The fact is, it is safer in these provinces. As of Sept. 15, Ontario has recorded more than 45,068 cases, with the Atlantic provinces only recording 1,608. Even with the populations accounted for, the numbers are telling.
Other provincial comparisons illustrate the same picture. British Columbia has about double the population of the Atlantic provinces but more than four times the number of confirmed cases. Quebec has recorded nearly 40 times the cases over the course of the pandemic, with only 3.6 times the population of the East Coast.
And perhaps driving home the success, Atlantic Canada is currently coping better than even New Zealand, which has been celebrated internationally for its ability to overcome COVID-19. The island nation, with double the population of Atlantic Canada, has 83 active cases. Atlantic Canada has seven, all of which are considered travel-related.
Worth the wait
Whether fuelled by the facts or by feeling, many people have decided the 14-day quarantine is worth doing, because of the freedom waiting at the end of it.
That includes hundreds of university students from other provinces, putting in time in modest apartments — even residence rooms — in the Atlantic region to prove their will to be in the bubble.
"This is one of the safest areas in North America right now," said Saint Mary's University student Bryn de Chastelain, who had to isolate after a summer in Ontario. For him, it was a clear choice to do the time.
"I'm happy to be able to study and live in a place that is relatively COVID-free."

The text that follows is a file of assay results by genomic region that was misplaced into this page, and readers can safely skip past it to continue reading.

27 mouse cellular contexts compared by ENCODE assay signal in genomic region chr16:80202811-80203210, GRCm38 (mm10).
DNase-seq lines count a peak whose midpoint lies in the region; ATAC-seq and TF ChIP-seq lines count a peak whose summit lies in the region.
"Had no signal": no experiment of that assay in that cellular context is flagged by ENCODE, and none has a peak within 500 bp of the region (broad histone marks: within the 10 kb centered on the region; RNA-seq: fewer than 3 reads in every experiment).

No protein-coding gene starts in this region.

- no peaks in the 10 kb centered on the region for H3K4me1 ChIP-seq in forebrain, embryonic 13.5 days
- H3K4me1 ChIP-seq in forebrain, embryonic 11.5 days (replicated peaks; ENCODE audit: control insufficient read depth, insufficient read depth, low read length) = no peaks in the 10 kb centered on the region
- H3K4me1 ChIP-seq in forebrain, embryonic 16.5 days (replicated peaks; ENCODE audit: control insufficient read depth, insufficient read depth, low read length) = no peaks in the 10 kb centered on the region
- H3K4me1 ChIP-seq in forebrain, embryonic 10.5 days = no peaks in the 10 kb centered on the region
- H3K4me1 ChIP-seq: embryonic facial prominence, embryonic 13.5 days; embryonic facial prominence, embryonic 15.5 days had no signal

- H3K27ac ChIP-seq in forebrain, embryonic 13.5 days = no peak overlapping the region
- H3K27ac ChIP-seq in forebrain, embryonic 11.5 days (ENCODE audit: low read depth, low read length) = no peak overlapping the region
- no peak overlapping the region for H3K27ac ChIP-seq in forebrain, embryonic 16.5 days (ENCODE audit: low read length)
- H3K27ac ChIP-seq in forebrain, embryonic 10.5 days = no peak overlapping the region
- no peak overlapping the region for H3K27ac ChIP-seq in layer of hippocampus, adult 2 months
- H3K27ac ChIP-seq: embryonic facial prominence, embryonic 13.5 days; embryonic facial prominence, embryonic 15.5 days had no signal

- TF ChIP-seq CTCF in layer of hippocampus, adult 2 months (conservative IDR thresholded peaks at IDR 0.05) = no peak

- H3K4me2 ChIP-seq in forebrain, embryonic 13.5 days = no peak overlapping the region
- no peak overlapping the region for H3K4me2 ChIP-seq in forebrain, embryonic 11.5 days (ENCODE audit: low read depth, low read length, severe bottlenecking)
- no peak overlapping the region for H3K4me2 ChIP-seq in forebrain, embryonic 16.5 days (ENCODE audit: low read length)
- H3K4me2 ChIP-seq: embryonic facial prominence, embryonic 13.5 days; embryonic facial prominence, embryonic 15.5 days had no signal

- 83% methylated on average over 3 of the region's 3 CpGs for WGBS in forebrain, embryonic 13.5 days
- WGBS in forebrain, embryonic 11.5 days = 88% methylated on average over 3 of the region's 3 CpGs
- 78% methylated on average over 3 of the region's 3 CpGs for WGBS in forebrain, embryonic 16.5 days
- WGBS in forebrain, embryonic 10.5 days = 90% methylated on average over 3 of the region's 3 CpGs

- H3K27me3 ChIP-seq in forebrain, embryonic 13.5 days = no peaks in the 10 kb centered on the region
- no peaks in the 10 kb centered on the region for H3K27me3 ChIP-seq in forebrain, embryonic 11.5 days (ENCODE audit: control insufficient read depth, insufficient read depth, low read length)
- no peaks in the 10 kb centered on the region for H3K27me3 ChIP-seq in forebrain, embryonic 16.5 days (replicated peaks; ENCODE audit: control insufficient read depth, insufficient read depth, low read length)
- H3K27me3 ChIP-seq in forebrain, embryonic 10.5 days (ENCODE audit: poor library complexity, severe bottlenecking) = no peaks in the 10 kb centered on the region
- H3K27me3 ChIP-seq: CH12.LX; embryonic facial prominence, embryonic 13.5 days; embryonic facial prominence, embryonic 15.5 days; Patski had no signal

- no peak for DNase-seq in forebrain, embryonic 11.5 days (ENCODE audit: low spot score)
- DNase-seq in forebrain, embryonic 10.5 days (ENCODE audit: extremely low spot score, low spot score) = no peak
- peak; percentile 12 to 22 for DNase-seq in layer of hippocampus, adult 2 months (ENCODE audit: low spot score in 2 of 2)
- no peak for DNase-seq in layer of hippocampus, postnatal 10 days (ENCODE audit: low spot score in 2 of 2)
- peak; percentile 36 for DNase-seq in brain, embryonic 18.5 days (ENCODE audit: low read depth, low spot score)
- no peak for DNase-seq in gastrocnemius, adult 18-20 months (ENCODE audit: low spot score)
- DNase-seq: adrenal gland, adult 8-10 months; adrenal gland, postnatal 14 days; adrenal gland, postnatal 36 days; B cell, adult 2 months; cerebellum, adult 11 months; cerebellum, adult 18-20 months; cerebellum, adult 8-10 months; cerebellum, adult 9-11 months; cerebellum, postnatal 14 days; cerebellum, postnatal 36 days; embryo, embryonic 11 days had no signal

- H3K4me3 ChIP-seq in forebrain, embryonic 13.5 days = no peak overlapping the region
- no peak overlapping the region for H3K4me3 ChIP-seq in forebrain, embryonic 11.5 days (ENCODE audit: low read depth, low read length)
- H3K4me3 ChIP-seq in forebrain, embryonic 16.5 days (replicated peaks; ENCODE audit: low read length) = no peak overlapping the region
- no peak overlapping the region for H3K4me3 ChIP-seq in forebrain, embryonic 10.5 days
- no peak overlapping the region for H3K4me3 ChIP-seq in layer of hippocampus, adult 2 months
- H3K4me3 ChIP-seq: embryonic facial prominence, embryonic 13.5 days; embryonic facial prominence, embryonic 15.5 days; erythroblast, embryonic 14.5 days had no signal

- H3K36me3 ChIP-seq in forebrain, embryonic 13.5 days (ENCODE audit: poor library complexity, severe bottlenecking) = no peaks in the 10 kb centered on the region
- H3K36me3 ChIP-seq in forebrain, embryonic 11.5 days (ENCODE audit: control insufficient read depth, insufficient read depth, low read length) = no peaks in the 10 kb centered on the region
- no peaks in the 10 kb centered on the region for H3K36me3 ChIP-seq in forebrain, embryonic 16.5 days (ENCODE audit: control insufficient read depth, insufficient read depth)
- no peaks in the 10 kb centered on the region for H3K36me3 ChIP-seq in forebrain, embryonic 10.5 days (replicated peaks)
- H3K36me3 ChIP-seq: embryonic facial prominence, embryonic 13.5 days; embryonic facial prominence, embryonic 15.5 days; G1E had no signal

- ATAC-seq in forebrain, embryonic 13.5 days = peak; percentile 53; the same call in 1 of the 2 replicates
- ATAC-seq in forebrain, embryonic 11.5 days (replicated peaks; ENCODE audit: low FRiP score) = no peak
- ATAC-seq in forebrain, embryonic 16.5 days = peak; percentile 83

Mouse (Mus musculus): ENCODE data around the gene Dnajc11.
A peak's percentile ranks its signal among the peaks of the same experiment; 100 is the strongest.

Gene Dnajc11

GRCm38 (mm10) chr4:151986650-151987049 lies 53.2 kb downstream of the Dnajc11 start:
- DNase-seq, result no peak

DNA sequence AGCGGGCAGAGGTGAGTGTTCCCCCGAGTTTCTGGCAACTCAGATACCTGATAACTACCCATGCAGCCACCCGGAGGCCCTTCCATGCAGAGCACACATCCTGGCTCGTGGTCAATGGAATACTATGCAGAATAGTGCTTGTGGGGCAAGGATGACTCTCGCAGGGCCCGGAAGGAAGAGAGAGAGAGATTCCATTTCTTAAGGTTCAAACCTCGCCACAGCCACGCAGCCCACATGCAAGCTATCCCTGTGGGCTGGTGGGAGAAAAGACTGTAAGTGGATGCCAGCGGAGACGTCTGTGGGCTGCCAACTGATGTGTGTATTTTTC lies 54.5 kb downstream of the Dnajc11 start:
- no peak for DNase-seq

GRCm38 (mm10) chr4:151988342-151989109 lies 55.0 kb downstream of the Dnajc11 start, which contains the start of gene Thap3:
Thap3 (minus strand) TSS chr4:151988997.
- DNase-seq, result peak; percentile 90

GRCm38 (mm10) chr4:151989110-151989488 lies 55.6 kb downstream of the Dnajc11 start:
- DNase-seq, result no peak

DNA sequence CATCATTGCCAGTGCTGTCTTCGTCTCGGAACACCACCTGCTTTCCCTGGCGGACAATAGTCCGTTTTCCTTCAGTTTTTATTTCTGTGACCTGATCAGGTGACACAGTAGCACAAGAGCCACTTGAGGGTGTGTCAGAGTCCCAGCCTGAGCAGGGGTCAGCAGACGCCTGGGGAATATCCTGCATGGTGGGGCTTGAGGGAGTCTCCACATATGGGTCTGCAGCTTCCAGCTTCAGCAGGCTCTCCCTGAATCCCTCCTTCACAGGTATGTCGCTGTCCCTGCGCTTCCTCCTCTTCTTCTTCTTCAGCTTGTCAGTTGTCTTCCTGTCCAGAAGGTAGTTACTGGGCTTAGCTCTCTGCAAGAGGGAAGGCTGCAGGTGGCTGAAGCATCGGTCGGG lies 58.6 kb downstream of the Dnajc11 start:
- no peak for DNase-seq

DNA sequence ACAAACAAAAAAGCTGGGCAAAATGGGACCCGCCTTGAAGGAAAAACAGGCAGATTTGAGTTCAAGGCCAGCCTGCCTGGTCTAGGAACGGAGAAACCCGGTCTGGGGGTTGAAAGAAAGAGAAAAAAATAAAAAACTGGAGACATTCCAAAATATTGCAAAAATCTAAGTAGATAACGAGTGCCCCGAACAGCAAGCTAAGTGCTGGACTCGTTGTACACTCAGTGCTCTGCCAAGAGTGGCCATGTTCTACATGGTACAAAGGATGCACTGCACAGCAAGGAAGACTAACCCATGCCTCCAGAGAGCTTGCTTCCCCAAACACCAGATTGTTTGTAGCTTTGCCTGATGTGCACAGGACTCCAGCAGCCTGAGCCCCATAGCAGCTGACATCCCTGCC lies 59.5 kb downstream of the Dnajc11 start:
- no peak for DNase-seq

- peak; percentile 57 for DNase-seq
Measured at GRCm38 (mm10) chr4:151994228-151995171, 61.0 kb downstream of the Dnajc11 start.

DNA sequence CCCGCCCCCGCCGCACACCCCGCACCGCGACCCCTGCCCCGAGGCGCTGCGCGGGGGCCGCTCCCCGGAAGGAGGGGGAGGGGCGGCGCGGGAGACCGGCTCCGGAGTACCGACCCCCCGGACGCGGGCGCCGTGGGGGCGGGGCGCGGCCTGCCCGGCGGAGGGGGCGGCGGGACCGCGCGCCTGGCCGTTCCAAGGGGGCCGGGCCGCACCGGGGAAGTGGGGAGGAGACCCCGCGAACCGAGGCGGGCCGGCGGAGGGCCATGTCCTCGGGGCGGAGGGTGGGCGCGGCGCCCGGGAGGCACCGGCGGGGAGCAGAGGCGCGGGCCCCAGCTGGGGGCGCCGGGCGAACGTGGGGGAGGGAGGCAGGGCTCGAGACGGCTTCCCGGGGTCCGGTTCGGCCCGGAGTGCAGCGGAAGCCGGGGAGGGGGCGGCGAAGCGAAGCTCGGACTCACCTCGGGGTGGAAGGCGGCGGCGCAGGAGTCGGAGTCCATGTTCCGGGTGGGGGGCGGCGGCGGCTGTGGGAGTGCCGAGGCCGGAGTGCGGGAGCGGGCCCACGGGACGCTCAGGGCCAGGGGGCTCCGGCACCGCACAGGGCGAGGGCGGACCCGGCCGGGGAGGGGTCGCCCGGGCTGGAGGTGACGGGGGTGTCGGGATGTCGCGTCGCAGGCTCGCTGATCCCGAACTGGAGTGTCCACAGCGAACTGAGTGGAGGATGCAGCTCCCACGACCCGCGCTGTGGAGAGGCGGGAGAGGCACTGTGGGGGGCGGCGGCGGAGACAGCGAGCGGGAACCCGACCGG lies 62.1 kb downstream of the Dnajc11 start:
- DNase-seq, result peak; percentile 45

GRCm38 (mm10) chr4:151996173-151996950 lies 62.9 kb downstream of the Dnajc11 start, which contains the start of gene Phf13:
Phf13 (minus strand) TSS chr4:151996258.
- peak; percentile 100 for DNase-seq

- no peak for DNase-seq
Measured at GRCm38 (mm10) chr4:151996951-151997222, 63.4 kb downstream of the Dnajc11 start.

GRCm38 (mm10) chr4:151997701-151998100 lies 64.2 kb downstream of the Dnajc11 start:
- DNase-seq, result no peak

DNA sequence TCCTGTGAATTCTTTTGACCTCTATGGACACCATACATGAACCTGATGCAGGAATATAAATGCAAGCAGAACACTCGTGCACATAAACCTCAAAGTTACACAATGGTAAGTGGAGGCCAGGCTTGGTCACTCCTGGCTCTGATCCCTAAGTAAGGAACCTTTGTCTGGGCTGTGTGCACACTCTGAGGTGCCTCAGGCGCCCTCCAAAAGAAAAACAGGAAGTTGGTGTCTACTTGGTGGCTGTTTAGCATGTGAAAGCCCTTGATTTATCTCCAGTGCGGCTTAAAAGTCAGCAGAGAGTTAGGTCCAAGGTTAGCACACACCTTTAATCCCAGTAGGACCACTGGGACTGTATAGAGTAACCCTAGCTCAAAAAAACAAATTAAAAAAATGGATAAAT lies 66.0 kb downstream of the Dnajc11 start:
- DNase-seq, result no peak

The law says yes, for now
But back to the idea of whether it's constitutional.
The issue is playing out on the provincial level in Newfoundland and Labrador, where the Canadian Civil Liberties Association has filed a court challenge to the rules restricting who can come into the province. They prohibit anyone living outside of the Atlantic bubble from entering the province without an exemption granted by public health officials.
The CCLA is arguing those restrictions violate the Canadian Charter of Rights and Freedoms, and fall outside of the province's jurisdiction. The case is being heard in the province's Supreme Court, and is being closely watched as the decision will almost certainly set a precedent.
University of Ottawa law professor Errol Mendes has been writing about the Atlantic bubble's constitutionality. He said Section 6(2) of the Constitution can't be interpreted without the application of Section 1.
"[Section 1] gives governments the ability to limit rights if they are reasonable limits, demonstrably justified in a free and democratic society," he said.
"It is my firm conviction that as long as the governments in the bubble can present cogent public health information and cogent scientific basis, and present the possibility of community spread from travellers from other parts of Canada, they can basically still keep the bubble being within the constitutional framework," Mendes said.
So those 80 per cent of Atlantic Canadians who support the pandemic safety measures can breathe a sigh of relief. For now at least, the only thing that might break the bubble will be decisions made from inside it.